The Constitution does not require any state to make English its official language, and Santorum stepped into the political mine field that defines why Puerto Ricans are sharply divided by the question of statehood: their identity. One Puerto Rican delegate pledged to Santorum promptly quit his campaign after the English language comment.

“Puerto Rico is very different from the United States, and if we became a state I worry we would lose something vital,” said Therese Santos, a university student, who like many Puerto Ricans speaks perfect English. “To say we have to speak English would be changing centuries of tradition and threaten our identity.”

That’s a common sentiment among Puerto Ricans. They say they’re proud to be Americans, but they are equally proud to wave their own flag, and field their own Olympic teams and Miss Universe contestants.

Republican presidential candidate Rick Santorum waves at supporters following a campaign rally in Old San Juan, Puerto Rico, Thursday. Ricardo Arduengo/AP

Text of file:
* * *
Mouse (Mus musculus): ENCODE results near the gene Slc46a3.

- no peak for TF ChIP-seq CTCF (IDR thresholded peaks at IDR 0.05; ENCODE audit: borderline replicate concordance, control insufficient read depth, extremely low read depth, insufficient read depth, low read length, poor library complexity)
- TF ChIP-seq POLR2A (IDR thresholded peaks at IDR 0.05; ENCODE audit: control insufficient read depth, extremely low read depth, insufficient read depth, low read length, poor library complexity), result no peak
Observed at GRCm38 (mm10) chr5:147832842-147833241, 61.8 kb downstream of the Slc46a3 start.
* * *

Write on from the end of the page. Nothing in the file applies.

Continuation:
“He really bombed with that comment, but I’m glad Santorum said that because he spoke the truth,” said Evelyn Nieves, a teacher. “And I hope people will question the party leaders pushing statehood who keep telling people everything would stay the same and we would continue with our own flag, our own national anthem.”

Romney has managed to antagonize some Hispanic voters with his calls for “self-deportation” of some 11 million undocumented immigrants in America, but he treaded carefully on the language question in San Juan on Friday.

“Spanish is the language of Puerto Rico’s heritage. English is the language of opportunity,” he said at a news conference. “I would hope that young people would learn both languages, but particularly English so that as they trade throughout the country and participate in educational opportunities throughout the country that their English skills would make it even easier for them.”